Philanthropic and fiery mob-fueled events juxtapose on a wild weekend
By CG Editor-in-Chief Austen Verrilli
This weekend was one of juxtaposition. Within 48 hours, student-led events incited both disdain and praise from local officials, university administrators and Athens residents as the typically sensational Palmer Fest coincidentally preceded student-run Athens Beautification Day, the largest annual volunteer initiative in the city of Athens.
Palmer Fest’s already infamous house fire has been blown up in local and state publications. It started as a surprisingly relaxed party. Attendees were in good spirits and beer was flowing easily.
As usual, trash covered the street and yards and fest goers churned up a muddy, horse dung- and urine-infused muck as they crossed yards in search of friends and parties.
I was there and, frankly, I enjoyed the festivities during most of the day. Then, as I stood on the lawn of 7 Palmer St., smoke started to pour from the vents and chimney of the house next door. One way or another, 11 ½ Palmer, a rental property owned by a local woman, was set on fire. Police immediately started clearing the area with little crowd opposition or use of force. It seemed students backed up to watch the main event of the night.
Athens’ Mayor Paul Wiehl walked away from police guarding the burning house with a tired look of disappointment on his face. Wiehl stood at the intersection of Mill and Palmer in plain blue and brown clothing, watching students pass him by and police attempt to keep them under control.
The fire trucks pulled in to address the fire that was burning starting from the rear right corner of 11 ½ Palmer. A few attendees of the festival lobbed bottles and cans at working firefighters, initiating cheers from the crowd. Police quickly cleared the street when attendees started getting riled up.
After that, I was resigned to my backyard which, coincidentally, gave a perfect view of the fire. It rose through all three levels of the right corner of the house. Flames that caused the top window to glow red were charged by firefighters, who quickly doused the fire. It seems that the authorities think it was arson because a sign is now taped on the door offering a reward for information leading to an arrest.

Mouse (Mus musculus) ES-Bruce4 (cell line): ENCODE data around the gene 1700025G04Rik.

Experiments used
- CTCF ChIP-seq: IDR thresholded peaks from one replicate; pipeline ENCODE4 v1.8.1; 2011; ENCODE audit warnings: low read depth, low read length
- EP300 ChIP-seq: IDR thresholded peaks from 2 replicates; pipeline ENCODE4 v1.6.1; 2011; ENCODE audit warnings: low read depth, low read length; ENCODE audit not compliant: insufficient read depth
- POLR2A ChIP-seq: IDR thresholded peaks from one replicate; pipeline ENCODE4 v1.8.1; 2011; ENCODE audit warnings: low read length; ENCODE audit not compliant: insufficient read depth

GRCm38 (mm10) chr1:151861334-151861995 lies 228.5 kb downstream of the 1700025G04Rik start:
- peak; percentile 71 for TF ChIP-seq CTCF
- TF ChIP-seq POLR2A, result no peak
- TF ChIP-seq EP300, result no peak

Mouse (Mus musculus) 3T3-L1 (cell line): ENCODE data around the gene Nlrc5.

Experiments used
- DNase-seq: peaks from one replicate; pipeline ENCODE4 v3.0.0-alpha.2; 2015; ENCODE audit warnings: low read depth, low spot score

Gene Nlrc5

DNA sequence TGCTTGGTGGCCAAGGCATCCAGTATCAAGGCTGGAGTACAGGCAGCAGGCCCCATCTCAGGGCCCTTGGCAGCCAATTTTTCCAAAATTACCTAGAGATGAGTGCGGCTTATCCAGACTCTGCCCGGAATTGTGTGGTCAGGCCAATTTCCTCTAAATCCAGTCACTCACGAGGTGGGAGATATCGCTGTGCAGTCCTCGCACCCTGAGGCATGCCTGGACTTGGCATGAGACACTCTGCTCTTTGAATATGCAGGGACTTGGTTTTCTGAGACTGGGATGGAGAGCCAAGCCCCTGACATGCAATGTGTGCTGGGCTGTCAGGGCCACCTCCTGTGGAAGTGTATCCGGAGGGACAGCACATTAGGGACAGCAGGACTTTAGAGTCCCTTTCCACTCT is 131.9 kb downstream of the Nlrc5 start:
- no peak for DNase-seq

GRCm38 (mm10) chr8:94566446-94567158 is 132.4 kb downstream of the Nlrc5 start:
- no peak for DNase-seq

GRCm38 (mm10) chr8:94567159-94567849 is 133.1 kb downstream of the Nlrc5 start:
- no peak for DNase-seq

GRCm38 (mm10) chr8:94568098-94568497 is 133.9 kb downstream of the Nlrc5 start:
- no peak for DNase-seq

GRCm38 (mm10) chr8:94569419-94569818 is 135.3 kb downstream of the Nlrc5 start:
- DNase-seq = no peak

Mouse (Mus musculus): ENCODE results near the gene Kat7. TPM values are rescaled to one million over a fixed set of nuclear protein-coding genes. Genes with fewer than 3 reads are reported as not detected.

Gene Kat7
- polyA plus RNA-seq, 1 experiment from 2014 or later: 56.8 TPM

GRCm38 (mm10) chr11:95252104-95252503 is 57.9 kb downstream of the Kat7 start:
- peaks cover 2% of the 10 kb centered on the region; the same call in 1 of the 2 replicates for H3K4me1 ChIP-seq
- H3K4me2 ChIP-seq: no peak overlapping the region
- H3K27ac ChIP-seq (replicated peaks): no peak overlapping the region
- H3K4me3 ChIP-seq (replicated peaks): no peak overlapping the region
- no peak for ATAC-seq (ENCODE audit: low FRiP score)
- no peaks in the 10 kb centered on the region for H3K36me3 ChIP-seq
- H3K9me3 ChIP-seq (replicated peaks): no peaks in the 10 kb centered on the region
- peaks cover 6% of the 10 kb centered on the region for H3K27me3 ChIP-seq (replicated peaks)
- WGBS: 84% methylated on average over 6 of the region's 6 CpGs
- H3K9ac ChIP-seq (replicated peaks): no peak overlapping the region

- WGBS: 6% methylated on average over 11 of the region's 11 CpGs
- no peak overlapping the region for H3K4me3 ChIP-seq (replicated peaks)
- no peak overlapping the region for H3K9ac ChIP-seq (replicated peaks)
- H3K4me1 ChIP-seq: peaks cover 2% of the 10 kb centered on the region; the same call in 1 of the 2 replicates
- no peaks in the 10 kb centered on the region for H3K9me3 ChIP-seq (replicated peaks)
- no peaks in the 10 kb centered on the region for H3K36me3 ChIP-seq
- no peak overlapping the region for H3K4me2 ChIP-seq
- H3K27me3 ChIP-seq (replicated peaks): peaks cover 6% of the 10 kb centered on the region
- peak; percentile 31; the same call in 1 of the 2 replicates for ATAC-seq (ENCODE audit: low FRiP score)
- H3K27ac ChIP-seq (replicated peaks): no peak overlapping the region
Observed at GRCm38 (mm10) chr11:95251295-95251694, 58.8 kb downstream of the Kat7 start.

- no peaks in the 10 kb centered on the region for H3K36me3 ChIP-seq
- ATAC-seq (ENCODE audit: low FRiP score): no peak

While inspecting the house, I spoke with a person surveying the home for insurance reasons. He said that the damage is limited to the right rear corner and is mostly caused by smoke.
Just 16 hours later, over 800 students reclined on the grassy slopes of Scripps Amphitheater waiting for Athens Beautification Day to commence and discussing the events of Palmer Fest the night before.
Both Wiehl and Ohio University President Roderick McDavis spoke to attendees as they waited to start beautifying. Wiehl spoke first. He was appreciative of student help. Still, he mentioned the friction between short- and long-term residents of this Appalachian city. “Fearing mortality, I guess we’re all short-term residents,” he morbidly mentioned mid-speech.
McDavis was up next with a pep rally-esque proclamation that students were making a difference. During his speech, he mentioned that while he is often critical of student behavior, Athens Beautification Day was not a day he would be critical of students. That was work for the week ahead.
Following the speeches, we all commenced to do our best to beautify Athens, and it felt good. College Green had a small contingent of editorial staff there (look out for coverage of our work in this week’s Photo Friday), and passing Athens locals thanked our group for cleaning, mulching and planting around Athens Middle School..
Once finished, free food was supplied and everyone at the event was in good spirits. Still, black eyes don’t heal in a day. The bruise Palmer Fest attendees left on the city certainly didn’t disappear after one day of cleaning and mulching.
It seems there is a common thread between Palmer Fest’s fires and Athens Beautification Day: mob mentality. It is hard for one person to start a fire alone, but surrounded by a few thousand hyped up and possibly intoxicated students, it happens. In the same way, it’s difficult for one person to start picking up other people’s trash on the street; but with 800 other happy people beautifying as well, it happens.
The only correct and applicable solution, then, for Student Senate and OU’s administration is to keep using our notorious mob mentality for good. I urge Student Senate to organize more events that can engage large populations of OU students in collaborative projects. I also urge local businesses to follow the lead of Kiser’s BBQ Shack and help us help you by providing incentives or project materials.
To the city, this may sound dumb (especially after we lit a house on fire), but give students a chance to get to know Athens more and they will respect it more.